I recently attended the Pacific International Quilt Festival
that is held every October in Santa Clara, California, with my favorite quilting
buddy, Pam, who is an inveterate quilter and professional level quilt show attendee.
It wears me out just to hear her list the quilting events that she has penciled in
to attend for the next six months.
These are Pam's strategies for attending quilt shows,
and if you follow them, I can guarantee you will enjoy the shows even more and
perhaps return home not quite as tired as you normally do when attending one of
these marathon events.
Strategy #1: Is obvious: Wear comfortable shoes! And
that goes for clothes as well. The quilters' uniform of denim is the ideal attire
to attend a quilt show.
Strategy #2: As soon as you arrive at the show and have
purchased your ticket, obtain a program and examine the map of the layout of the
venue for the show.
Strategy #3: On the map, ascertain where the door where
you will enter is and where the farthest point from it is. This is a very important
step, as you will see.
Strategy #4: Upon going through the entry, go directly
to the farthest point from the door and begin your quilt show experience there.
The reason for this strategy is that most people enter a quilt show venue and start
there at the door, moving clockwise, so everyone moves in a bunch. If instead,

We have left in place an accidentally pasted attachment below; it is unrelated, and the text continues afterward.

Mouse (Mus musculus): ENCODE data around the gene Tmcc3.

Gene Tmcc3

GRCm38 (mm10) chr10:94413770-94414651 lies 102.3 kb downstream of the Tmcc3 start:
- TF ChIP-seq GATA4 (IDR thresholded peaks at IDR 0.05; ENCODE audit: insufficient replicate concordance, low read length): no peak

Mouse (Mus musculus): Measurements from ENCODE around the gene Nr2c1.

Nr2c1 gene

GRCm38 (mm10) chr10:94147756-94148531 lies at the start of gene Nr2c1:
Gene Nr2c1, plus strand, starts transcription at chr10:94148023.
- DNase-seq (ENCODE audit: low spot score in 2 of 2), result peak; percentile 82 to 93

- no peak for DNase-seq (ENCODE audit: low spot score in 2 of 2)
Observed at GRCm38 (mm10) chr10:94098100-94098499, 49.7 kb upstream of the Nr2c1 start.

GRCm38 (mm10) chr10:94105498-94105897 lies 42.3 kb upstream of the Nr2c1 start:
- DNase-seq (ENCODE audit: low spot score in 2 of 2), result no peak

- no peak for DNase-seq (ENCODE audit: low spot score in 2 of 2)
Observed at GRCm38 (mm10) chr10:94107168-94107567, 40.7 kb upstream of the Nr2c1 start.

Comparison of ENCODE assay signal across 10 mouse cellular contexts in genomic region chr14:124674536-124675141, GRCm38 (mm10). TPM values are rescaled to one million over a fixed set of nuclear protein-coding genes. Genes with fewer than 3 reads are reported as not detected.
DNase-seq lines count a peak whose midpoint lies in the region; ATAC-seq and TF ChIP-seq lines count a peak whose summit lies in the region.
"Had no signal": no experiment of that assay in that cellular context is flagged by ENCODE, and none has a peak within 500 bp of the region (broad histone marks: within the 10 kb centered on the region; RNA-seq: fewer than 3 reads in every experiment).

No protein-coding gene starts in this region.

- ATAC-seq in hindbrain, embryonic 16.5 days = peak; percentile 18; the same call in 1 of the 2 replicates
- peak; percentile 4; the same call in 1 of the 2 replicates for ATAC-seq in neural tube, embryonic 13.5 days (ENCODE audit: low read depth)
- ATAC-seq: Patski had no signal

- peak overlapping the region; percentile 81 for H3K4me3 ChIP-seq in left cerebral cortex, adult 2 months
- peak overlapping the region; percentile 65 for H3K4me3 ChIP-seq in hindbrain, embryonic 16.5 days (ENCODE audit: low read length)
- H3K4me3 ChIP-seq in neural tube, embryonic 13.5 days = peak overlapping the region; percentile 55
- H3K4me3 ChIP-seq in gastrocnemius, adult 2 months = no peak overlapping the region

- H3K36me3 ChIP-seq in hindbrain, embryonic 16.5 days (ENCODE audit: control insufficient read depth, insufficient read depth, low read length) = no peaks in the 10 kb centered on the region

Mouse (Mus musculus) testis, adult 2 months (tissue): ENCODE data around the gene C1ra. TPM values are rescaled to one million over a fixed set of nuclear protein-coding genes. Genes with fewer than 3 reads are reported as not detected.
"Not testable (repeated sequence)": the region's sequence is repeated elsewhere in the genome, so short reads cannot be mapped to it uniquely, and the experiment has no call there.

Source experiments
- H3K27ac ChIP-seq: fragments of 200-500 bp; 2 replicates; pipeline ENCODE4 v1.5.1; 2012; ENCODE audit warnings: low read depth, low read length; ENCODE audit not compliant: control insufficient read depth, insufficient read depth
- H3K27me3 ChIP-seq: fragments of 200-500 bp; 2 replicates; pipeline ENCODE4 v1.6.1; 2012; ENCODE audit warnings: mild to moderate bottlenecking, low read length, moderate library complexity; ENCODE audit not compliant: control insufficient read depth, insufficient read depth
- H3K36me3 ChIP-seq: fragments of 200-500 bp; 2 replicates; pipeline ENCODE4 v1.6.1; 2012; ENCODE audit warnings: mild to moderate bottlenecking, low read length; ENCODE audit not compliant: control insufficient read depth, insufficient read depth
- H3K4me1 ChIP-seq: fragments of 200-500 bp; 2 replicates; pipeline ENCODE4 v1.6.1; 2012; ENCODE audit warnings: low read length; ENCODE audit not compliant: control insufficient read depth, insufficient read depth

you go to the back of the show, farthest from the entry door, you will be able to
move freely among both the quilt displays and the vendors, and if you also move
clockwise, you will be able to stay ahead of the crowd. This is especially useful
if you want to take pictures and don't want to deal with myriads of people in front
of the quilt you are trying take a picture of.
Strategy #5: Stop to have lunch early, no later than
11:15 a.m. Getting something to eat is always a necessity at a quilt show, and
you hate to waste your valuable time waiting in line when you could be shopping
and/or viewing quilts. If you go before 11:30 a.m., you will be out of there
before the crowds that will coalesce from then on until 1 or 1:30 p.m. This was
one of the most useful strategies Pam taught me, for one year at the International
Quilt Festival in Houston, I waited over an hour to get a sandwich and by the time
I got to the counter to buy one, all the food was gone.
Pam commented that the Pacific International Quilt Festival
is "training wheels" for a really big show like the Houston show, as it is about a
third as large. Since I did them in reverse order, I heartily agree with her!
It is far better to start by attending small and middle-sized shows if you have
the opportunity before you attempt a BIG ONE. I was so overwhelmed at the Houston
Show, because it was my first real quilt show that it all became a blur. Soon
the fat quarters all looked alike and sadly, I hardly remember the quilts that I saw.
I'm planning on attending the River City Quilt Show in
Sacramento, California, and you can bet I'm going to use Pam's strategies on my own.
©2004 Patricia Littlefield